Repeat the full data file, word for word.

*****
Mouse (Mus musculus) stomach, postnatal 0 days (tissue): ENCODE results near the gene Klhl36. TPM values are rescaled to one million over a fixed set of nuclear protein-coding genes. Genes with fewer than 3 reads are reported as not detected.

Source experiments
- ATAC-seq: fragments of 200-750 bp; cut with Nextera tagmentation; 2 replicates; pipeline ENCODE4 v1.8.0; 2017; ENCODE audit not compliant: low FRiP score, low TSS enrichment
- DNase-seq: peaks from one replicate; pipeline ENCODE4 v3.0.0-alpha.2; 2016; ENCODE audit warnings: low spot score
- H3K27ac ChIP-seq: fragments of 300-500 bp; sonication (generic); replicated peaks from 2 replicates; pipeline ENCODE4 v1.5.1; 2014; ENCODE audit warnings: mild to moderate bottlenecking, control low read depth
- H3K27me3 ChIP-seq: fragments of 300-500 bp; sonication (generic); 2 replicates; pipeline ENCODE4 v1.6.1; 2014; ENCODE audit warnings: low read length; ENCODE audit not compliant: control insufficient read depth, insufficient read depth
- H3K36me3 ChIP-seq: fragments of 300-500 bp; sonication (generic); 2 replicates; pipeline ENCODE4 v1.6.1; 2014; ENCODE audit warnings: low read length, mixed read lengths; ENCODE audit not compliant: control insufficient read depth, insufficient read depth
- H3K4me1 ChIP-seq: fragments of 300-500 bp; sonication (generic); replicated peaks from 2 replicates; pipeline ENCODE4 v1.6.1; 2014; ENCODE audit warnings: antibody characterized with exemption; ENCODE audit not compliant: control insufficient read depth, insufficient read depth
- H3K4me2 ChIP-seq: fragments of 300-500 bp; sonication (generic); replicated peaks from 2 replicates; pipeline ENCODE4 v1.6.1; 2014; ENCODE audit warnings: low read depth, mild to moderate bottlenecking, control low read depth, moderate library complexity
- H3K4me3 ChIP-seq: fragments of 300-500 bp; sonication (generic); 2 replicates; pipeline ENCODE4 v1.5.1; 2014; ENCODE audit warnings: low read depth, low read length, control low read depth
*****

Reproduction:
Mouse (Mus musculus) stomach, postnatal 0 days (tissue): ENCODE results near the gene Klhl36. TPM values are rescaled to one million over a fixed set of nuclear protein-coding genes. Genes with fewer than 3 reads are reported as not detected.

Source experiments
- ATAC-seq: fragments of 200-750 bp; cut with Nextera tagmentation; 2 replicates; pipeline ENCODE4 v1.8.0; 2017; ENCODE audit not compliant: low FRiP score, low TSS enrichment
- DNase-seq: peaks from one replicate; pipeline ENCODE4 v3.0.0-alpha.2; 2016; ENCODE audit warnings: low spot score
- H3K27ac ChIP-seq: fragments of 300-500 bp; sonication (generic); replicated peaks from 2 replicates; pipeline ENCODE4 v1.5.1; 2014; ENCODE audit warnings: mild to moderate bottlenecking, control low read depth
- H3K27me3 ChIP-seq: fragments of 300-500 bp; sonication (generic); 2 replicates; pipeline ENCODE4 v1.6.1; 2014; ENCODE audit warnings: low read length; ENCODE audit not compliant: control insufficient read depth, insufficient read depth
- H3K36me3 ChIP-seq: fragments of 300-500 bp; sonication (generic); 2 replicates; pipeline ENCODE4 v1.6.1; 2014; ENCODE audit warnings: low read length, mixed read lengths; ENCODE audit not compliant: control insufficient read depth, insufficient read depth
- H3K4me1 ChIP-seq: fragments of 300-500 bp; sonication (generic); replicated peaks from 2 replicates; pipeline ENCODE4 v1.6.1; 2014; ENCODE audit warnings: antibody characterized with exemption; ENCODE audit not compliant: control insufficient read depth, insufficient read depth
- H3K4me2 ChIP-seq: fragments of 300-500 bp; sonication (generic); replicated peaks from 2 replicates; pipeline ENCODE4 v1.6.1; 2014; ENCODE audit warnings: low read depth, mild to moderate bottlenecking, control low read depth, moderate library complexity
- H3K4me3 ChIP-seq: fragments of 300-500 bp; sonication (generic); 2 replicates; pipeline ENCODE4 v1.5.1; 2014; ENCODE audit warnings: low read depth, low read length, control low read depth